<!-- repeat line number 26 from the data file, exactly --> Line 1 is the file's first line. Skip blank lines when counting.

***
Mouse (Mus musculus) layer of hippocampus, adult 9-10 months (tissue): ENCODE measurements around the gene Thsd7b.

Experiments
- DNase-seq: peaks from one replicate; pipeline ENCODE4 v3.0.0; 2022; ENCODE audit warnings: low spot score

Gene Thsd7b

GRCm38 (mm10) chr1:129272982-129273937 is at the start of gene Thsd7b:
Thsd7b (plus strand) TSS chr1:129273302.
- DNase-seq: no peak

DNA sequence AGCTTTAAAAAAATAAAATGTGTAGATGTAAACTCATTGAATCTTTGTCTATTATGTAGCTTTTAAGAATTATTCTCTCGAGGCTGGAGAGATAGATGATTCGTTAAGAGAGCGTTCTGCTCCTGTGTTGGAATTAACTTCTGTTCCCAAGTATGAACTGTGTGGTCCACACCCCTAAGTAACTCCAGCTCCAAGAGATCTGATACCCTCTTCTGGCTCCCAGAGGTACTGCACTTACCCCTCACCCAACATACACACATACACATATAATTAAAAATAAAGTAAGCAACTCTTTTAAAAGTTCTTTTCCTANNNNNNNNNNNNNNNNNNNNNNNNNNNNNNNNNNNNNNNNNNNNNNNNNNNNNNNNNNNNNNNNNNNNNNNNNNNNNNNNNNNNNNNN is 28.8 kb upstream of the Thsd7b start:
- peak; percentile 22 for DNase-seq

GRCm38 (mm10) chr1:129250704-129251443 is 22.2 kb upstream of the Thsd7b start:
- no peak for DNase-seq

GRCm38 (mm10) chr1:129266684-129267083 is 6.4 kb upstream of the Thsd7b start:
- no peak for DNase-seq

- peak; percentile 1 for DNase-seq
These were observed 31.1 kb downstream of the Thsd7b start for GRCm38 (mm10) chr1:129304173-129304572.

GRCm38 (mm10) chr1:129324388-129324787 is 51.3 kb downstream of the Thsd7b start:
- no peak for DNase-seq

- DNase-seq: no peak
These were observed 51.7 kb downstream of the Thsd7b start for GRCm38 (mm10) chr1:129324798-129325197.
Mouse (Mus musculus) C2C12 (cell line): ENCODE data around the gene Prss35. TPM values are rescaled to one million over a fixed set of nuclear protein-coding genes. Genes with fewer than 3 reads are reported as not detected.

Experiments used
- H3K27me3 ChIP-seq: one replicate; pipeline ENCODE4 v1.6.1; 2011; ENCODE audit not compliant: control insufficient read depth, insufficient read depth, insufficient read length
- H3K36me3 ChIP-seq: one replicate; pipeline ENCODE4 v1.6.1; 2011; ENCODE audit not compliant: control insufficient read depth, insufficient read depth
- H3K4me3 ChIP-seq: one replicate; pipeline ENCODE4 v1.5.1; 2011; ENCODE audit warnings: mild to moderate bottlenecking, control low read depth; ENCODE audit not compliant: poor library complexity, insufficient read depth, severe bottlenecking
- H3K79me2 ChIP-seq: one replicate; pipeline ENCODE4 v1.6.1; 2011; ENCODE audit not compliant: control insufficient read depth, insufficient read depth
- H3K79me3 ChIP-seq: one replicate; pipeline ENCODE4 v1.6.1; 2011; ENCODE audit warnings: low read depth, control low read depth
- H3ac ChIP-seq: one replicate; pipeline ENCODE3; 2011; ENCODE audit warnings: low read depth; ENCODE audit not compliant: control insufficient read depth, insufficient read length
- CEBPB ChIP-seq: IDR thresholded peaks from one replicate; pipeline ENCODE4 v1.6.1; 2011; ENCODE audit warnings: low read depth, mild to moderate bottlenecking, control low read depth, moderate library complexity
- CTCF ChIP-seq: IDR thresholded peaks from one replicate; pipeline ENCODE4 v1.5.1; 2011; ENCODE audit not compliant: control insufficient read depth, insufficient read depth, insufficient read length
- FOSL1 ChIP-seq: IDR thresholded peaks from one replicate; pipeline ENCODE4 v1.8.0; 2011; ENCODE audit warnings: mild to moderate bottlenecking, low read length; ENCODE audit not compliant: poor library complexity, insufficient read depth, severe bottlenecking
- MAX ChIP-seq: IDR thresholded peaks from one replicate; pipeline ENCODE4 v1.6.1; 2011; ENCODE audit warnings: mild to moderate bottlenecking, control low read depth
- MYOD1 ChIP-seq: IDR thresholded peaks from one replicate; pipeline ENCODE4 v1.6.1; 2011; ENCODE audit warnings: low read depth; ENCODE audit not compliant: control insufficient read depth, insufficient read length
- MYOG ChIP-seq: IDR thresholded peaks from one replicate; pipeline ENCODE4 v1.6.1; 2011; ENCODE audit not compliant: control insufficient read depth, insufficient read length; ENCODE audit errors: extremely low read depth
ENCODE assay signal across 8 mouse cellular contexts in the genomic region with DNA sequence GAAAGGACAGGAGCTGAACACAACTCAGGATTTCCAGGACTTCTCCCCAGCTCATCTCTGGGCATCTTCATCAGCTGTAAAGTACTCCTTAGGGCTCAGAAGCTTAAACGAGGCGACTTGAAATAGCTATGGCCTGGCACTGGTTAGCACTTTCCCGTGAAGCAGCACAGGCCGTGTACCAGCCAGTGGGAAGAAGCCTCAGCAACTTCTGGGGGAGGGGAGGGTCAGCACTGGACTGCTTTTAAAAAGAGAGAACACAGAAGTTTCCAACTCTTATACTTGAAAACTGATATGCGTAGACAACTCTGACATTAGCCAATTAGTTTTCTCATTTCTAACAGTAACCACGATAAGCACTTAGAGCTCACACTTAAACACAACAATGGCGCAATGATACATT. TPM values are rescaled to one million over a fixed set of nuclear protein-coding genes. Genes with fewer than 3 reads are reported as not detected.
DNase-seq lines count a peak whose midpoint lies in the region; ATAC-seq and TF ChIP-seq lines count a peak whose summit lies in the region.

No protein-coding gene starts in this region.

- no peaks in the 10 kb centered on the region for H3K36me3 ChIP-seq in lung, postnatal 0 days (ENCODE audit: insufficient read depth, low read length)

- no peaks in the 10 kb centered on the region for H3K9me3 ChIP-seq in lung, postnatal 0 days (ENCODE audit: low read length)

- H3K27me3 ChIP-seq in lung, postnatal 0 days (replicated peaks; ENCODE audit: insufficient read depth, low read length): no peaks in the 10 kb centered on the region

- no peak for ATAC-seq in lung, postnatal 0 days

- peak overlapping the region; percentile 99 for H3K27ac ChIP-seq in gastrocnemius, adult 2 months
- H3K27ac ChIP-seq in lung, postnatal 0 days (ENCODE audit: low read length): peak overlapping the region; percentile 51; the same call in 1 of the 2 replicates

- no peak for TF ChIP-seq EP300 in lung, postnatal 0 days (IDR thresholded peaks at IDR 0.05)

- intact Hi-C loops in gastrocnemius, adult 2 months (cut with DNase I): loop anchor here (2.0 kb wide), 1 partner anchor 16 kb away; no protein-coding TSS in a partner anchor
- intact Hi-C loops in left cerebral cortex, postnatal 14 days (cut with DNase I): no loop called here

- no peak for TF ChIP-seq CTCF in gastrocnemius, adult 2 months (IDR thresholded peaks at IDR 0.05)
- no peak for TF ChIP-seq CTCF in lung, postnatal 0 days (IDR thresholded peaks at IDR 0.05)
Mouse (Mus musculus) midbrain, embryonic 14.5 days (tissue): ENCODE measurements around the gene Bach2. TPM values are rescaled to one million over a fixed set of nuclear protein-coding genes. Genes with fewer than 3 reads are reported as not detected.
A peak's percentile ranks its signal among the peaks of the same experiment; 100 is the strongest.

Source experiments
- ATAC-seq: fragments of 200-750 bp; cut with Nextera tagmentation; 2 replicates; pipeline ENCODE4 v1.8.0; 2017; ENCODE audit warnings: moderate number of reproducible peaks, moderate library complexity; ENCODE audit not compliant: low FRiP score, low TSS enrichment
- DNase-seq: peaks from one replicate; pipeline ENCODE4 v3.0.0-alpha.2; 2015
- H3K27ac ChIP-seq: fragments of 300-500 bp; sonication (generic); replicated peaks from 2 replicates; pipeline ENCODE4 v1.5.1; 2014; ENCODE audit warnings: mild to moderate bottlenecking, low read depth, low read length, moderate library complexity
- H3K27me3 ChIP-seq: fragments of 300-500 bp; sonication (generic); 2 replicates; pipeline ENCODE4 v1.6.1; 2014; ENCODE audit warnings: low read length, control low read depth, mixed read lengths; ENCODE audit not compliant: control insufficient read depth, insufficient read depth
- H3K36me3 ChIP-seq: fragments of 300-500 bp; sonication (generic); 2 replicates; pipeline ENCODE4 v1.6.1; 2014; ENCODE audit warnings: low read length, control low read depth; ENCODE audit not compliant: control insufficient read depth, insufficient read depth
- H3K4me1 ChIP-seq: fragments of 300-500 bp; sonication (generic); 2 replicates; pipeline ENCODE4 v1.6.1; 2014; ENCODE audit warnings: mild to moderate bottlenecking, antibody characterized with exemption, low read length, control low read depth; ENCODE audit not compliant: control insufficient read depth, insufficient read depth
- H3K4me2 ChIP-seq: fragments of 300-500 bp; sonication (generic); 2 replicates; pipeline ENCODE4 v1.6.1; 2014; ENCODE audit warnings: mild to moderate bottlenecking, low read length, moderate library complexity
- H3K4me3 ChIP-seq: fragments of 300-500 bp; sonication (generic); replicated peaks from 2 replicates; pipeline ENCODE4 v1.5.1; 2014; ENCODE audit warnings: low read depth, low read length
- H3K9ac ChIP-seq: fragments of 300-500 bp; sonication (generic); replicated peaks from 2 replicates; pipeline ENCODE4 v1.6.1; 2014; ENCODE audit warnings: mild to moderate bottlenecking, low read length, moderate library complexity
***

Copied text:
- H3K79me3 ChIP-seq: one replicate; pipeline ENCODE4 v1.6.1; 2011; ENCODE audit warnings: low read depth, control low read depth